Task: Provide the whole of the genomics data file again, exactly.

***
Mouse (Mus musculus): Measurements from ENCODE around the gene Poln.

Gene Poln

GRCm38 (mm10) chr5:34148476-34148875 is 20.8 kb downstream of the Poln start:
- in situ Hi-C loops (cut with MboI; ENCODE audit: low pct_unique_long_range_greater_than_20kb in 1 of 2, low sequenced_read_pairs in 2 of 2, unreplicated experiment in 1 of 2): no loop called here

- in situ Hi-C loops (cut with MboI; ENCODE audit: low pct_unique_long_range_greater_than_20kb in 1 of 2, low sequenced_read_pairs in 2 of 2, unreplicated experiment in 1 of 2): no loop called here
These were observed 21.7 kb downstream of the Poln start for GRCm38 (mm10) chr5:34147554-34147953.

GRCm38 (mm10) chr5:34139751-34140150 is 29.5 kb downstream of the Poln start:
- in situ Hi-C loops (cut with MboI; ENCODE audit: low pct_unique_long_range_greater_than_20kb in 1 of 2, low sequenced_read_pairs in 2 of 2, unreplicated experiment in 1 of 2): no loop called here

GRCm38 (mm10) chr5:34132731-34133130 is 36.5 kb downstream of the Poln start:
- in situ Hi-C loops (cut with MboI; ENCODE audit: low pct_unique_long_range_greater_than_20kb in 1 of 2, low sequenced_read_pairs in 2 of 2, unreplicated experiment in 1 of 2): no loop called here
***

Mouse (Mus musculus): Measurements from ENCODE around the gene Poln.

Gene Poln

GRCm38 (mm10) chr5:34148476-34148875 is 20.8 kb downstream of the Poln start:
- in situ Hi-C loops (cut with MboI; ENCODE audit: low pct_unique_long_range_greater_than_20kb in 1 of 2, low sequenced_read_pairs in 2 of 2, unreplicated experiment in 1 of 2): no loop called here

- in situ Hi-C loops (cut with MboI; ENCODE audit: low pct_unique_long_range_greater_than_20kb in 1 of 2, low sequenced_read_pairs in 2 of 2, unreplicated experiment in 1 of 2): no loop called here
These were observed 21.7 kb downstream of the Poln start for GRCm38 (mm10) chr5:34147554-34147953.

GRCm38 (mm10) chr5:34139751-34140150 is 29.5 kb downstream of the Poln start:
- in situ Hi-C loops (cut with MboI; ENCODE audit: low pct_unique_long_range_greater_than_20kb in 1 of 2, low sequenced_read_pairs in 2 of 2, unreplicated experiment in 1 of 2): no loop called here

GRCm38 (mm10) chr5:34132731-34133130 is 36.5 kb downstream of the Poln start:
- in situ Hi-C loops (cut with MboI; ENCODE audit: low pct_unique_long_range_greater_than_20kb in 1 of 2, low sequenced_read_pairs in 2 of 2, unreplicated experiment in 1 of 2): no loop called here